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The second Washington consensus and Latin America's quasi-stagnation




It took more than ten years for Latin America to overcome the debt crisis, which turned into a fiscal crisis of the state. Yet in the early 1990s, most of Latin America had undergone deep reforms (particularly trade liberalization and privatization), and, thanks to exchange rate devaluation and fiscal adjustment, they had reduced the foreign and the public debt. Yet growth was not resumed. The basic reason for that was the adoption of the growth cum foreign savings strategy coupled with financial opening (the "second" Washington Consensus). The huge capital inflows created serious solvency problems, as the foreign indebtedness threshold was exceeded. On the other hand, capital inflows appreciated the national currencies, artificially increasing wages and consumption, having as trade-offs the reduction of domestic savings and, again, the increase of foreign debt. Despite sizable direct investments, the total investment rate remained constant, as growth did not resume. Only the foreign financial and patrimonial debt increased.

Suggested Citation

  • Luiz Carlos Bresser-Pereira & Carmen Augusta Varela, 2004. "The second Washington consensus and Latin America's quasi-stagnation," Journal of Post Keynesian Economics, Taylor & Francis Journals, vol. 27(2), pages 231-250.
  • Handle: RePEc:mes:postke:v:27:y:2004:i:2:p:231-250
    DOI: 10.1080/01603477.2004.11051436

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    Cited by:

    1. Luiz Carlos Bresser-Pereira & Paulo Gala, 2008. "Foreign savings, insufficiency of demand, and low growth," Journal of Post Keynesian Economics, M.E. Sharpe, Inc., vol. 30(3), pages 315-334, April.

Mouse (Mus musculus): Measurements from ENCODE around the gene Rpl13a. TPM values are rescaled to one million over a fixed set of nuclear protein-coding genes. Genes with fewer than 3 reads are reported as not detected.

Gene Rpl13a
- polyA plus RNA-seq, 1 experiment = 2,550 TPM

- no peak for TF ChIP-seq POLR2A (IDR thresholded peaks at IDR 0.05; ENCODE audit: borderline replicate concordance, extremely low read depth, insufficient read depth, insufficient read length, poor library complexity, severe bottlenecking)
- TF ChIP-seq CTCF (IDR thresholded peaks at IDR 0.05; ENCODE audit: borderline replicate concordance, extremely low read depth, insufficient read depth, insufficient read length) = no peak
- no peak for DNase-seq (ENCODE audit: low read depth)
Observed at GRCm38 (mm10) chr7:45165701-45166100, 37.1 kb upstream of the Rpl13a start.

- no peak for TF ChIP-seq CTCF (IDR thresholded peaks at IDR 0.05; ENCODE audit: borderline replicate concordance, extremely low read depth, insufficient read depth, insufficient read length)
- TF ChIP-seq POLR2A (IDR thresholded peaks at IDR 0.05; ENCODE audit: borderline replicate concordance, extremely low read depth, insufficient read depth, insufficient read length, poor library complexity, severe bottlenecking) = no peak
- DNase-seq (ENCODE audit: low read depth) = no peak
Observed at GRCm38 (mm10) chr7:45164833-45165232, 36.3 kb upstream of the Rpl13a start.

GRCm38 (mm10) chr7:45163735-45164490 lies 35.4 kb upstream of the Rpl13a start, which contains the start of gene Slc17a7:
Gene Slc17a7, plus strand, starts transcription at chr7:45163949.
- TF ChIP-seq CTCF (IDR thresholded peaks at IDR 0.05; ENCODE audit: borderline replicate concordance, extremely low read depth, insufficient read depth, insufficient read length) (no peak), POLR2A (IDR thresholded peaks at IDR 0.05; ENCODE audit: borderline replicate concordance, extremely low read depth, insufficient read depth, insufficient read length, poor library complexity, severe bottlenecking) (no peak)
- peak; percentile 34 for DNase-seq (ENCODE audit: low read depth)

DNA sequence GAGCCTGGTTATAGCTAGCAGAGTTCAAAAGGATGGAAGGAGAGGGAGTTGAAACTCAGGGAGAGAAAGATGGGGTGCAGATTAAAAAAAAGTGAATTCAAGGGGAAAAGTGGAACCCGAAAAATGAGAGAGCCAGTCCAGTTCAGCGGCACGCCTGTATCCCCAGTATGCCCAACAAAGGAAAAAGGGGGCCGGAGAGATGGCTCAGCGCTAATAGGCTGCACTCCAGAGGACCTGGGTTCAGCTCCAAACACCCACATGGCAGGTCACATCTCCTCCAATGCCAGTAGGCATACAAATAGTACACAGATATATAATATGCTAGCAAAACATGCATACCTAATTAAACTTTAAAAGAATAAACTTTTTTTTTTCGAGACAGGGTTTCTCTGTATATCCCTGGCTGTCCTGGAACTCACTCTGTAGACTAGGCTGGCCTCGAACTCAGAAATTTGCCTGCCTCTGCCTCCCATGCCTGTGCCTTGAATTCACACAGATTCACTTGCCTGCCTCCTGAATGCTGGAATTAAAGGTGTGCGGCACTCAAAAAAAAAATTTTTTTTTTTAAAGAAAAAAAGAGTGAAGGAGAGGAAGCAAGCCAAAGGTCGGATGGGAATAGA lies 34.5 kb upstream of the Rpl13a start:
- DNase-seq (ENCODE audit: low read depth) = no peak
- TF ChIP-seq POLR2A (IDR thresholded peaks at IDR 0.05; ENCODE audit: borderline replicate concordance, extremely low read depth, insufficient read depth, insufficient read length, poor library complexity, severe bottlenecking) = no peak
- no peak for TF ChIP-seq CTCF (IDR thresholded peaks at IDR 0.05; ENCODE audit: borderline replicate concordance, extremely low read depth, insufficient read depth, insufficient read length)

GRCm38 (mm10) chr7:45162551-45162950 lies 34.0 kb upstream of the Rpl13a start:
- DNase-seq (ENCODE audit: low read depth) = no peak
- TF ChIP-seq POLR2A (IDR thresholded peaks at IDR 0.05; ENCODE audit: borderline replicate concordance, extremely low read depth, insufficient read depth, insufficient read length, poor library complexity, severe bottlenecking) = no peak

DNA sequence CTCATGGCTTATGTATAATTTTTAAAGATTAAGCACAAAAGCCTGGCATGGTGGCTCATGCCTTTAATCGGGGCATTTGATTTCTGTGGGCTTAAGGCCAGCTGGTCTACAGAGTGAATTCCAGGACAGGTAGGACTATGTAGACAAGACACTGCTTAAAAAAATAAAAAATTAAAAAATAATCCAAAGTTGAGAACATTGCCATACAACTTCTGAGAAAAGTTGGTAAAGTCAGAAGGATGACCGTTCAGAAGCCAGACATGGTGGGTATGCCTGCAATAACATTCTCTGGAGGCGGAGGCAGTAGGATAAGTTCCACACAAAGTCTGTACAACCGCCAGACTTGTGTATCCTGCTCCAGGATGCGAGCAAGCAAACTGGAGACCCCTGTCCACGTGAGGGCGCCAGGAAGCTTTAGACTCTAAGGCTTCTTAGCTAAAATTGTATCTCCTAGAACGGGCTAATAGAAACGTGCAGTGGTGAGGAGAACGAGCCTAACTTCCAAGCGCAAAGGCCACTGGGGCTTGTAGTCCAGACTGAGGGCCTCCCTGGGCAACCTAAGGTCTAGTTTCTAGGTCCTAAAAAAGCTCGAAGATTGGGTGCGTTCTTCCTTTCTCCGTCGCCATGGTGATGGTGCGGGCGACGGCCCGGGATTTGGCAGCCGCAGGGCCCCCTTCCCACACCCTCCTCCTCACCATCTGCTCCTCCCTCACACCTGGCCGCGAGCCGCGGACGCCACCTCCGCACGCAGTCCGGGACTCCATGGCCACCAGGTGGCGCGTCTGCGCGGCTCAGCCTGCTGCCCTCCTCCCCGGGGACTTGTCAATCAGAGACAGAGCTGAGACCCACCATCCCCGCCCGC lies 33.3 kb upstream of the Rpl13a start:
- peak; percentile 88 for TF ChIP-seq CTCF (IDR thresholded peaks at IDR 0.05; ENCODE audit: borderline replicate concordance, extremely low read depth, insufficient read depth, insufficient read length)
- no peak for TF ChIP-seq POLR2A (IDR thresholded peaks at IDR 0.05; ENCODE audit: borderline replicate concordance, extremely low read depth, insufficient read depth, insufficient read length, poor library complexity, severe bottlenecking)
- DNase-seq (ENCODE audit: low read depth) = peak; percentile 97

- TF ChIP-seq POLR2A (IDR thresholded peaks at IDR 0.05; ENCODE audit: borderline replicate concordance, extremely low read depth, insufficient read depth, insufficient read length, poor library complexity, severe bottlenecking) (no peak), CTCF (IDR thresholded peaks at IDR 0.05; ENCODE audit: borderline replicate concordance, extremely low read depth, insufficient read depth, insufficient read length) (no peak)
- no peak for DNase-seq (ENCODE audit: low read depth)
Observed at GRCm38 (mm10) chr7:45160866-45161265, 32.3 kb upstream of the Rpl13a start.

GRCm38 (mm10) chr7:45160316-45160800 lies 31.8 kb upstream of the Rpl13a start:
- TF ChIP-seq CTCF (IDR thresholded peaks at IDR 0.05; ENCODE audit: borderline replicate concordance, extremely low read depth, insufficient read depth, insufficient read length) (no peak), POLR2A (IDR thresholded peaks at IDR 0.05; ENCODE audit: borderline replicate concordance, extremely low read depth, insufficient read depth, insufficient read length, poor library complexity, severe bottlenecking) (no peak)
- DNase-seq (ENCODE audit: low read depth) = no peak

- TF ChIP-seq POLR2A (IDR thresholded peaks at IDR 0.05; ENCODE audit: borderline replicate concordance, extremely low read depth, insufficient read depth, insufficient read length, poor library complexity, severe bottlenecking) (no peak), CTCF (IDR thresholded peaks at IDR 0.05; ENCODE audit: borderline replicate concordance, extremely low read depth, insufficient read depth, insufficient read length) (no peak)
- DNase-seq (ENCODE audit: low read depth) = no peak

2. Eric Berr, 2006. "Keynes and the Post Keynesians on Sustainable Development," Post-Print hal-00388849, HAL.
    3. Eric Berr & François Combarnous & Eric Rougier, 2005. "Too much consensus could be harmful : measuring the degree of implementation of the Washington consensus and its impact on economic growth," Documents de travail 116, Groupe d'Economie du Développement de l'Université Montesquieu Bordeaux IV.
    4. Eric Berr & François Combarnous, 2004. "L'impact du consensus de Washington sur les pays en développement : une évaluation empirique," Documents de travail 100, Groupe d'Economie du Développement de l'Université Montesquieu Bordeaux IV.
    5. Luiz Bresser-Pereira & Paulo Gala, 2009. "Why Foreign Savings Fail to Cause Growth," International Journal of Political Economy, Taylor & Francis Journals, vol. 38(3), pages 58-76.
    6. Pereira, Luiz C. Bresser, 2006. "The political economy of global economic disgovernance," Textos para discussão 151, FGV/EESP - Escola de Economia de São Paulo, Getulio Vargas Foundation (Brazil).
    7. Eric BERR (GREThA), 2008. "Which development for the 21st century? Reflections on sustainable development\r\n (In French)," Cahiers du GREThA 2008-04, Groupe de Recherche en Economie Théorique et Appliquée.
    8. repec:grt:wpegrt:2014-21 is not listed on IDEAS
    9. Eric BERR (GREThA, CNRS, UMR 5113), 2011. "Power and domination in development policies (In French)," Cahiers du GREThA 2011-04, Groupe de Recherche en Economie Théorique et Appliquée.
    10. Pereira, Luiz C. Bresser & Gala, Paulo, 2005. "Crítica do crescimento com poupança externa," Textos para discussão 145, FGV/EESP - Escola de Economia de São Paulo, Getulio Vargas Foundation (Brazil).
    11. MASCA Simona-Gabriela & JUDE Cristina, 2009. "The Vicious Circle Of Fdi And Consumption In Romania," Annals of Faculty of Economics, University of Oradea, Faculty of Economics, vol. 2(1), pages 417-423, May.

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